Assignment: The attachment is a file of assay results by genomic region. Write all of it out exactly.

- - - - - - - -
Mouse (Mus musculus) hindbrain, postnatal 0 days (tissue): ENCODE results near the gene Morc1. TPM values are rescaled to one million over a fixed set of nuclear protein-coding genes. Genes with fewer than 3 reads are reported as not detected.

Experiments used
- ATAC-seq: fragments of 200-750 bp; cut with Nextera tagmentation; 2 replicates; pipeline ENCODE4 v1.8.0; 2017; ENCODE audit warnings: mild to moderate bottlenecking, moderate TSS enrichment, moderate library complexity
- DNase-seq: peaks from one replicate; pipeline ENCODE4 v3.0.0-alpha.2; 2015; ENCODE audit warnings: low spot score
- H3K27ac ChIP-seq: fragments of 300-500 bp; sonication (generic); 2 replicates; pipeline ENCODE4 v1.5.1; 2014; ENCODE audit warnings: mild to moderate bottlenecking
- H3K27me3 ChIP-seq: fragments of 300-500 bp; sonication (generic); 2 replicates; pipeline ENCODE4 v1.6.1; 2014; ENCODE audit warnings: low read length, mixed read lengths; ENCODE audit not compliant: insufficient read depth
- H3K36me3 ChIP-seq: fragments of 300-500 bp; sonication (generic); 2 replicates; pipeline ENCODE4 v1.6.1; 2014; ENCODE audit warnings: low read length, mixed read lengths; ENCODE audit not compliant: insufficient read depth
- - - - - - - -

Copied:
Mouse (Mus musculus) hindbrain, postnatal 0 days (tissue): ENCODE results near the gene Morc1. TPM values are rescaled to one million over a fixed set of nuclear protein-coding genes. Genes with fewer than 3 reads are reported as not detected.

Experiments used
- ATAC-seq: fragments of 200-750 bp; cut with Nextera tagmentation; 2 replicates; pipeline ENCODE4 v1.8.0; 2017; ENCODE audit warnings: mild to moderate bottlenecking, moderate TSS enrichment, moderate library complexity
- DNase-seq: peaks from one replicate; pipeline ENCODE4 v3.0.0-alpha.2; 2015; ENCODE audit warnings: low spot score
- H3K27ac ChIP-seq: fragments of 300-500 bp; sonication (generic); 2 replicates; pipeline ENCODE4 v1.5.1; 2014; ENCODE audit warnings: mild to moderate bottlenecking
- H3K27me3 ChIP-seq: fragments of 300-500 bp; sonication (generic); 2 replicates; pipeline ENCODE4 v1.6.1; 2014; ENCODE audit warnings: low read length, mixed read lengths; ENCODE audit not compliant: insufficient read depth
- H3K36me3 ChIP-seq: fragments of 300-500 bp; sonication (generic); 2 replicates; pipeline ENCODE4 v1.6.1; 2014; ENCODE audit warnings: low read length, mixed read lengths; ENCODE audit not compliant: insufficient read depth